Knock Knock, Is Anyone Home? Do You Know Where Your “Missing” Retirement Plan Participants Are?
Black mailbox stuffed full of mail

In the laundry list of retirement plan administrative and operational requirements, plan sponsors may sometimes overlook their obligations with respect to terminated vested employees. Even though these individuals have left the company, the plan sponsor still retains fiduciary obligations to them.  In order to provide them their benefits under the plan, you will need to maintain contact information for them.

In addition, terminated vested participants should receive many of the annual notices that must be sent out by the plan. See our recent blog.

If you maintain a pension plan, you will need to advise them of their eligibility to apply for benefits as they near normal retirement age and the date they must start required minimum distributions (RMDs) under federal tax law. Similarly, for 401(k) plans, terminated vested participants who leave their money in the plan will also need to be notified of RMD requirements.

These obligations still remain even if the participant is “missing” either because they never provided adequate contact information, it changed over time without them updating the plan sponsor or they are simply unresponsive to plan communications.

One method a plan sponsor is permitted to use to deal with terminated (and possibly missing) participants’ small plan balances is to roll them into an IRA in the participant’s name. The maximum participant plan balance that a plan sponsor can force out of a plan was increased by SECURE 2.0 to $7,000. See our recent blog. SECURE 2.0 also approved automatic portability generally so that a 401(k) plan sponsor could also automatically move a participant’s small account to a new employer’s plan when a participant changes jobs. One or two companies are now providing auto-portability services by establishing a network of recordkeepers that participate in the program to facilitate the rollover process for these small accounts.  The DOL recently issued a proposed class exemption that should support their efforts and facilitate more options in the future.

In its “Missing Participants – Best Practices for Pension Plans”, the DOL provided the following suggestions for minimizing missing participants in a plan:

  • Contact participants, both current and retired, and beneficiaries on a periodic basis to confirm or update their contact information.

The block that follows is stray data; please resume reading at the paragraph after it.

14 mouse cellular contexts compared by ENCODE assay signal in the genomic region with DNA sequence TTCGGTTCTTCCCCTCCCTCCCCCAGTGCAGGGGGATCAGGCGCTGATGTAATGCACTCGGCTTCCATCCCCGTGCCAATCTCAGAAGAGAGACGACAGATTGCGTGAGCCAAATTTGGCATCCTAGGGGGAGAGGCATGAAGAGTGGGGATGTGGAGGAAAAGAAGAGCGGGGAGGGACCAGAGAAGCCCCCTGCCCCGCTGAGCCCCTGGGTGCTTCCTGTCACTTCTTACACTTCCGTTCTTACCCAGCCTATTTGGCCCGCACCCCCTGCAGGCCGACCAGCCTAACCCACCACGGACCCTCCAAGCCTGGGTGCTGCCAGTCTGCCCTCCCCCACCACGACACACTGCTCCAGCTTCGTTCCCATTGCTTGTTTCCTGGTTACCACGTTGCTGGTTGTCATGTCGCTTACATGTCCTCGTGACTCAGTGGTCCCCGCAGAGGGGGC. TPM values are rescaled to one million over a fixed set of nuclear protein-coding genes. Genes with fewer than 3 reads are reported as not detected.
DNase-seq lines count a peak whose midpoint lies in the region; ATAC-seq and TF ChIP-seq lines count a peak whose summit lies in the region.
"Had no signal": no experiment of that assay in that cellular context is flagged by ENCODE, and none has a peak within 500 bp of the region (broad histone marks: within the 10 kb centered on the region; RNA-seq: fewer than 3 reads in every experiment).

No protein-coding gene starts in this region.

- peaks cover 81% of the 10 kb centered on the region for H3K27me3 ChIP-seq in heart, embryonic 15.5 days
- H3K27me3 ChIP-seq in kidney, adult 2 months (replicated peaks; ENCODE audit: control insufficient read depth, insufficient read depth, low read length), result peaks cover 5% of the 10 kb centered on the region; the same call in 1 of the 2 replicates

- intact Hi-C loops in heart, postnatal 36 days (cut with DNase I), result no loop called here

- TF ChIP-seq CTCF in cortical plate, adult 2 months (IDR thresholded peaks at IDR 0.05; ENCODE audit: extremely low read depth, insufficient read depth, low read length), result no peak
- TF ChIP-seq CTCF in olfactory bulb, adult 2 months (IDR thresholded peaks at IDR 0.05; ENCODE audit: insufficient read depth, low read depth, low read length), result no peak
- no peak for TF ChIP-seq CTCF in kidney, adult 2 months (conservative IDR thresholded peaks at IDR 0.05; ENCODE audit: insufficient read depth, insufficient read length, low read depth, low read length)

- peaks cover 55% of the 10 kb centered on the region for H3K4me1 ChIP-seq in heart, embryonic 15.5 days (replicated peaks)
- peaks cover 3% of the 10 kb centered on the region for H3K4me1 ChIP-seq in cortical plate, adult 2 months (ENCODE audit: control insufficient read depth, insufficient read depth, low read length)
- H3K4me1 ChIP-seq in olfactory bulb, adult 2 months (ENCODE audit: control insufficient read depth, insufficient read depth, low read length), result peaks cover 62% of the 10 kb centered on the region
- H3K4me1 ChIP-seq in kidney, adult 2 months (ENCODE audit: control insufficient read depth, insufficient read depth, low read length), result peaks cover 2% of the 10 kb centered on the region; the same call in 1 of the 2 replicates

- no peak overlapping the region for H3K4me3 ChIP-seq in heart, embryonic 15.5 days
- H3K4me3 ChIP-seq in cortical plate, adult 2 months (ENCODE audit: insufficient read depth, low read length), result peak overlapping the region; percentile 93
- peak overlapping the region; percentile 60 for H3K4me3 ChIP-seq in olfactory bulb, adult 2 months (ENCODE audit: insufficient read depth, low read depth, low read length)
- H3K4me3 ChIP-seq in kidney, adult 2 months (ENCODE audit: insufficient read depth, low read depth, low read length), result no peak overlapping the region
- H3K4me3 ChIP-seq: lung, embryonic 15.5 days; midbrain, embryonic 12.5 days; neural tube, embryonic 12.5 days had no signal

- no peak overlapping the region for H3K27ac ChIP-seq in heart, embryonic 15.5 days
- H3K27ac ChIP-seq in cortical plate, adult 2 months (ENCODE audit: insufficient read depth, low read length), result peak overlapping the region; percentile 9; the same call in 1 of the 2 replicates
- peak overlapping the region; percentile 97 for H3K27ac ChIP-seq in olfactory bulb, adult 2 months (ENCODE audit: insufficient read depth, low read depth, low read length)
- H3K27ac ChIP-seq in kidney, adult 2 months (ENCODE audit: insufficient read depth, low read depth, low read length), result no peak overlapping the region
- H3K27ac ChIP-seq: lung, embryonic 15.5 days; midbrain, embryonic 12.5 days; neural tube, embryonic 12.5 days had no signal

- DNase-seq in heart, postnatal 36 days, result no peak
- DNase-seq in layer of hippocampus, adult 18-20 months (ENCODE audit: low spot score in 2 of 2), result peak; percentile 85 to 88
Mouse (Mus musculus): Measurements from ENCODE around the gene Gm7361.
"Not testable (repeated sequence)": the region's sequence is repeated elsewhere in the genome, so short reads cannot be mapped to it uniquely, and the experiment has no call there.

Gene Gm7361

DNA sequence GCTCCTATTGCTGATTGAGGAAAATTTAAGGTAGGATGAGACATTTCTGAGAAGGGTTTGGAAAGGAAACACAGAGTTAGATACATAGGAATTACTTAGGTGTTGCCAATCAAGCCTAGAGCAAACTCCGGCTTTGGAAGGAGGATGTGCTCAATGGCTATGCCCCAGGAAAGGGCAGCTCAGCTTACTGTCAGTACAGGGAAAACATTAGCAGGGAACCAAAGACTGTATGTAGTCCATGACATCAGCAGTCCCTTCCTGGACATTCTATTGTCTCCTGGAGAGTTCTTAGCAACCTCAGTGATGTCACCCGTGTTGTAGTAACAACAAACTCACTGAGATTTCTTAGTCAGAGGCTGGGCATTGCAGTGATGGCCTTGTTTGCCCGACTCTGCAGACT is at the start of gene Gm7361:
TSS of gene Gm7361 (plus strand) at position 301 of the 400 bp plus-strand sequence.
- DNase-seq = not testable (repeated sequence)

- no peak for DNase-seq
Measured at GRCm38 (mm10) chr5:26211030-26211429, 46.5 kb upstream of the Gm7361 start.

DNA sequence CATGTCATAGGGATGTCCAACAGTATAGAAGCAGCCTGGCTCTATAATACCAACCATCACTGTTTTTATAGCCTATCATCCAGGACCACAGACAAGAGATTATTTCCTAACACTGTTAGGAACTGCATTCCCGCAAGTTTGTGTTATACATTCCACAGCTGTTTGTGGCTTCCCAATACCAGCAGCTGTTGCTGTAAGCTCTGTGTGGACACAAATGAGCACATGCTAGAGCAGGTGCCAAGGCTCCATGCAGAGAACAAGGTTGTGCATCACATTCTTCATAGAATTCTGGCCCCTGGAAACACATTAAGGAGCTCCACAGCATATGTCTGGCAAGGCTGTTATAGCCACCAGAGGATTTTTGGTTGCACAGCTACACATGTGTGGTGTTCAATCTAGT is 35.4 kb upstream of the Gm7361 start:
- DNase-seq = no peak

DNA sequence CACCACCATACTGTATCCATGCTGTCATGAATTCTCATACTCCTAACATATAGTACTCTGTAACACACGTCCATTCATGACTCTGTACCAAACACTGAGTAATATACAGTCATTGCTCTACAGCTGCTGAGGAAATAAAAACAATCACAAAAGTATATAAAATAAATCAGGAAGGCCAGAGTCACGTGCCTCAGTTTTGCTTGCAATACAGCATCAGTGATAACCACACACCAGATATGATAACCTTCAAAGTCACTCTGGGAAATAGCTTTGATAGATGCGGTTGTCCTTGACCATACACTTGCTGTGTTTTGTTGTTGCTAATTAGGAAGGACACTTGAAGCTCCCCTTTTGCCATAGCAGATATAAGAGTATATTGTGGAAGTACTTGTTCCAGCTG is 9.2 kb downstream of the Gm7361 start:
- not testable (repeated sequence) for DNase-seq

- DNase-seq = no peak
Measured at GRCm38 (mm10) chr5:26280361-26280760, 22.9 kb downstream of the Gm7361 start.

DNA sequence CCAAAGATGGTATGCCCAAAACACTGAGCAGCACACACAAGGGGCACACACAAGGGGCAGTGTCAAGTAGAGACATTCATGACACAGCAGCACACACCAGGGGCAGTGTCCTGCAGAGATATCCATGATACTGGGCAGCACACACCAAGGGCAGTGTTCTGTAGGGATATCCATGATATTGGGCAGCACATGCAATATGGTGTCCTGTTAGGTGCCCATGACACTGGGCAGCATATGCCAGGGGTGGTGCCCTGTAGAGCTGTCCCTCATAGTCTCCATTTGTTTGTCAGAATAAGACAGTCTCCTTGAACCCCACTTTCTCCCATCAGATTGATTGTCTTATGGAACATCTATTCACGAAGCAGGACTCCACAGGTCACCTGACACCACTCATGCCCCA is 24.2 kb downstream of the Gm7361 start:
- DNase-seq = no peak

• Include contact information change requests in plan communications along with a reminder to advise the plan of any changes in contact information.
  • Flag undeliverable mail/email and uncashed checks for follow-up.
  • Maintain an online platform for the plan that participants can use to update contact information.
  • Provide prompts for participants and beneficiaries to confirm contact information upon login to online platforms.
  • Build steps into the employer and plan onboarding and enrollment processes for new employees, and exit processes for separating or retiring employees, to confirm or update contact information, confirm information needed to determine when benefits are due and to correctly calculate the amount of benefits owed, and advise employees of the importance of ensuring that the plan has accurate contact information at all times.

If you have reason to believe a participant is missing or they are unresponsive, here are additional steps you should consider:

  • Check related plan and employer records for participant, beneficiary and next of kin/emergency contact information.
  • Check with designated plan beneficiaries and the employee’s emergency contacts for updated contact information.
  • Use free online search engines, public record databases, obituaries, and social media to locate individuals.
  • Use a commercial locator service, a credit-reporting agency, or a proprietary internet search tool to locate individuals.
  • Attempt contact via United States Postal Service (USPS) certified mail or private delivery service to the last known mailing address.
  • Reach out to the colleagues of missing participants by, for example, contacting employees who worked in the same office or by publishing a list of “missing” participants on the company’s intranet.
  • Register missing participants on public and private pension registries with privacy and cyber security protections (e.g., National Registry of Unclaimed Retirement Benefits).

Staying in contact with plan participants and beneficiaries is an important part of maintaining a compliant plan. Don’t let one or two “missing” participants snowball into dozens or more. If you want to discuss any concerns you may have with your participant census information or how you handle terminated vested participants, please reach out to any of the attorneys in our Employee Benefits group

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